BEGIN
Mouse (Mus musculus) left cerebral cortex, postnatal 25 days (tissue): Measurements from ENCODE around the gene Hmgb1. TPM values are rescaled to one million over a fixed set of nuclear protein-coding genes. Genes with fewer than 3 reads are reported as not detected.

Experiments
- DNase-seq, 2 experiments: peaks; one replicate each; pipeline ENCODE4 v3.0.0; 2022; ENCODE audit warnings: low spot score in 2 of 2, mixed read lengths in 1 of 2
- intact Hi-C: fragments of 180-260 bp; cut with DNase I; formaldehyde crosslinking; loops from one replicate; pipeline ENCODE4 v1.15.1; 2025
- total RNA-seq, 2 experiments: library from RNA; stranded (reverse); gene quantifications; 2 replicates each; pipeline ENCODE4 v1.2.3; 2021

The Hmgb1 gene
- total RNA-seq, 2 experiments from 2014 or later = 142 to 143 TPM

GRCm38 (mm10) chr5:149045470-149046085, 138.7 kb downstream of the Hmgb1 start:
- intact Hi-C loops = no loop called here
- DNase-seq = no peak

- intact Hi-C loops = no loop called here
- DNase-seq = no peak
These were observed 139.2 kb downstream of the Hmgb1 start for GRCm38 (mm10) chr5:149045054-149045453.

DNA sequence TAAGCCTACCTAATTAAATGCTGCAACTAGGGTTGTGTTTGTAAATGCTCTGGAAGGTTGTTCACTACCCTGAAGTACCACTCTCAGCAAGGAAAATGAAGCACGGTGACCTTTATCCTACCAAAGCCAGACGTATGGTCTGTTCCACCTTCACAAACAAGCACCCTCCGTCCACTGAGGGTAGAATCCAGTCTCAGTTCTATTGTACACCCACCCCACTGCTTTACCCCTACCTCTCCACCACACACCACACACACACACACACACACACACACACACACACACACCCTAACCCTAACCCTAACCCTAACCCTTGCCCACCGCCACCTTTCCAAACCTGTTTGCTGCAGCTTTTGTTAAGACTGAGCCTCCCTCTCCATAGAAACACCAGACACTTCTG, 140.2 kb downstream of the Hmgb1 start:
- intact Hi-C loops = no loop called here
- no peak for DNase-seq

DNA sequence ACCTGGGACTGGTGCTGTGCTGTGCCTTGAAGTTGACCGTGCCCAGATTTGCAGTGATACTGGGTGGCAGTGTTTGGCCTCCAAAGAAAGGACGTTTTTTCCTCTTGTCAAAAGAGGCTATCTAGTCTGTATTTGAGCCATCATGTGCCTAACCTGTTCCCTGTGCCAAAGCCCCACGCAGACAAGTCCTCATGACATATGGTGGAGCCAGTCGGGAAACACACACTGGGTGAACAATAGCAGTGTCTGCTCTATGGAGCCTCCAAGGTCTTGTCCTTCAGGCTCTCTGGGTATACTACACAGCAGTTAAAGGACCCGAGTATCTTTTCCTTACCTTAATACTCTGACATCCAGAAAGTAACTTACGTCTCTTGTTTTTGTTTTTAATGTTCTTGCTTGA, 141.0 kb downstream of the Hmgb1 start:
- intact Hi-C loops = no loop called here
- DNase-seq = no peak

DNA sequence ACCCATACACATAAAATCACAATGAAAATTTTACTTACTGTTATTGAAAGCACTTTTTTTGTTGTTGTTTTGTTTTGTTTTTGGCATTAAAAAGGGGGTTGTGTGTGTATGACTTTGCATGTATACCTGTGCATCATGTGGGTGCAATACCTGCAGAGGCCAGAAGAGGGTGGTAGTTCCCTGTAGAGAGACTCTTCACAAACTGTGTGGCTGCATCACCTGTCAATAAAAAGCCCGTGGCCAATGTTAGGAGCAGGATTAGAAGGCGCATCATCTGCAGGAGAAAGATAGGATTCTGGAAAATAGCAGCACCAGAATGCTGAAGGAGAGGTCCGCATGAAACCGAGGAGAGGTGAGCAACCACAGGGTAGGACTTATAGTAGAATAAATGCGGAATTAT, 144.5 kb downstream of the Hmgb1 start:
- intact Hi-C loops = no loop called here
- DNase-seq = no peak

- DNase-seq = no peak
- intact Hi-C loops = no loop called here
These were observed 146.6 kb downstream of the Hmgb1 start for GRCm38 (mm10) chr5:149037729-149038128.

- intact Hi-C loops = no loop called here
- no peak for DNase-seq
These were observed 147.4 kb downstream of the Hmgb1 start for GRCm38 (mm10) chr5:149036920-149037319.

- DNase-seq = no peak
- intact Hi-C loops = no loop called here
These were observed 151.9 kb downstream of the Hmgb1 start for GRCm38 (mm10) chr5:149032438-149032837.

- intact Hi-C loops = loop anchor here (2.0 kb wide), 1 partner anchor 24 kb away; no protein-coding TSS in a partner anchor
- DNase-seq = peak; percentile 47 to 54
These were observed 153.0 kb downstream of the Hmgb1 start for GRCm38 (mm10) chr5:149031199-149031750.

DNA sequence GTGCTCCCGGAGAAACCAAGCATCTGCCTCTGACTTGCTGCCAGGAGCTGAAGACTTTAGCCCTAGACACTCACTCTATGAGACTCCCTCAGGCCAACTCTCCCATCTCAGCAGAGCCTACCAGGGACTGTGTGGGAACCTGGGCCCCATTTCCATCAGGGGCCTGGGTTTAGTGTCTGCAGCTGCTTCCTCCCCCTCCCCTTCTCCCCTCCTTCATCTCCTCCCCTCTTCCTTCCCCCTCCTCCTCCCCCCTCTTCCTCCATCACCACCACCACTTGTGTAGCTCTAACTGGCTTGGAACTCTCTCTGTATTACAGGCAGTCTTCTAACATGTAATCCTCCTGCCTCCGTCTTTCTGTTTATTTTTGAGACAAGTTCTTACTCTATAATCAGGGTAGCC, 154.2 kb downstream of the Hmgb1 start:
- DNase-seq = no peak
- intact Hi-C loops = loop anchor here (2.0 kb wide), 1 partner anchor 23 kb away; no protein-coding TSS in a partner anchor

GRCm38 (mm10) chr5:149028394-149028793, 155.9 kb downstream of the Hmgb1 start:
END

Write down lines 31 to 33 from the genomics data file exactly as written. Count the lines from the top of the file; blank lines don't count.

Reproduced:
These were observed 151.9 kb downstream of the Hmgb1 start for GRCm38 (mm10) chr5:149032438-149032837.

- intact Hi-C loops = loop anchor here (2.0 kb wide), 1 partner anchor 24 kb away; no protein-coding TSS in a partner anchor
- DNase-seq = peak; percentile 47 to 54